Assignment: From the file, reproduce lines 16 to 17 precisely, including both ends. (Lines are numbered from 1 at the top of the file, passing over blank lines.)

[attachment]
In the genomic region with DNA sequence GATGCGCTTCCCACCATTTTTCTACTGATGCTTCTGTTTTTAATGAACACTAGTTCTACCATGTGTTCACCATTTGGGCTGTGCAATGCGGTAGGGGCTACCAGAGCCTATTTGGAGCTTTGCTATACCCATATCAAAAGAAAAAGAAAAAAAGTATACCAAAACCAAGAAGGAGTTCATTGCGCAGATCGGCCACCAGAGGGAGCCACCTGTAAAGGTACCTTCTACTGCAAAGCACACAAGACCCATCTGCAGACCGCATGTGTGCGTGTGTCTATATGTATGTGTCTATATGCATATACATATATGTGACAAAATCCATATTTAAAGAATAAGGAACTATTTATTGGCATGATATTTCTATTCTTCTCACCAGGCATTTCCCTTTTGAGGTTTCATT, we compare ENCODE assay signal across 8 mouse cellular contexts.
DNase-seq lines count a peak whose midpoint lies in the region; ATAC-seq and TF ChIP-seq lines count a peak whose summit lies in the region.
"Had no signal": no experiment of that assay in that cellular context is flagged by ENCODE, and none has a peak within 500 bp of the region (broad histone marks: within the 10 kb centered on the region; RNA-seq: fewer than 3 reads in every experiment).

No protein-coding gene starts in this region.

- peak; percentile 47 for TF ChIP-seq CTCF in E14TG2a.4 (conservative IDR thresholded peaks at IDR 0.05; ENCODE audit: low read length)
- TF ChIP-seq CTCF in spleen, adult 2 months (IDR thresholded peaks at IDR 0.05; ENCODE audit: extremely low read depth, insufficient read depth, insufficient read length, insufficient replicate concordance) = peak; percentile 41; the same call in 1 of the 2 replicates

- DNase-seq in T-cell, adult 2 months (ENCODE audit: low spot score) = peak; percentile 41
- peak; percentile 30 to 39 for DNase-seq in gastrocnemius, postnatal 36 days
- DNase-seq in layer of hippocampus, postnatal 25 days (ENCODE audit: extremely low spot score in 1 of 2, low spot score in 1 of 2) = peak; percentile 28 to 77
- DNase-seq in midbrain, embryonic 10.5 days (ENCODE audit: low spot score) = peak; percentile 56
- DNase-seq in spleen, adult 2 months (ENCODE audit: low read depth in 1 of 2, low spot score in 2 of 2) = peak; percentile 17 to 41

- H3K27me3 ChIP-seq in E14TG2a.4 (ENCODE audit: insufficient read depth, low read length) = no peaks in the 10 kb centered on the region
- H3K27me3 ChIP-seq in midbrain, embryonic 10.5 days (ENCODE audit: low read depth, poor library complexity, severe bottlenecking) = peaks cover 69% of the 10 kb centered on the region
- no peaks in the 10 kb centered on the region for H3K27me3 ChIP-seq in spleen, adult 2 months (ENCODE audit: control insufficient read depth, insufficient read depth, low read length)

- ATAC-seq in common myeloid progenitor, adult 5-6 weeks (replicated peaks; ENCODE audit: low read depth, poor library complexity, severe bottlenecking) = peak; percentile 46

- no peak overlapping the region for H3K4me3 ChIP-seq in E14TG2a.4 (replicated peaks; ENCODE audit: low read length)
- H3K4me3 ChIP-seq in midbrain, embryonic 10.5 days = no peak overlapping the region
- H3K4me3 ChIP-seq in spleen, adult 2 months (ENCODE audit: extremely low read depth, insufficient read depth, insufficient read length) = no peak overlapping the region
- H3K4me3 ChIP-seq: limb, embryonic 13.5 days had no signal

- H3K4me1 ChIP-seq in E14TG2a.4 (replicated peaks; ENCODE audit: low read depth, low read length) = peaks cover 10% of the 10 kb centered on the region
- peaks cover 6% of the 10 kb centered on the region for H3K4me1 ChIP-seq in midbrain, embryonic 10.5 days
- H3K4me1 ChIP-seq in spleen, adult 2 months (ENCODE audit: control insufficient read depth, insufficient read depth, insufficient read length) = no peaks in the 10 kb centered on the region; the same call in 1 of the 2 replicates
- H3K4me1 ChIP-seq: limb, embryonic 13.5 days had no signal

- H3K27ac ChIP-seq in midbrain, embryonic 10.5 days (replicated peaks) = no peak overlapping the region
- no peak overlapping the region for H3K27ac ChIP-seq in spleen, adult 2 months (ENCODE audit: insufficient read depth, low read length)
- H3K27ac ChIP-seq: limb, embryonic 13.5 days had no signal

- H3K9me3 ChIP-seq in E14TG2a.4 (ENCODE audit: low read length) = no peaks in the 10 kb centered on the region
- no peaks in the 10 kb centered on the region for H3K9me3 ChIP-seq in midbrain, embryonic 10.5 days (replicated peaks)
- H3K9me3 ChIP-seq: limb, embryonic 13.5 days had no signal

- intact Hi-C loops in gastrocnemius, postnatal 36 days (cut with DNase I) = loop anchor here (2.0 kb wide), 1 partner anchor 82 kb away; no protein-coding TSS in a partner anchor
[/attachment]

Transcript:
- no peak overlapping the region for H3K4me3 ChIP-seq in E14TG2a.4 (replicated peaks; ENCODE audit: low read length)
- H3K4me3 ChIP-seq in midbrain, embryonic 10.5 days = no peak overlapping the region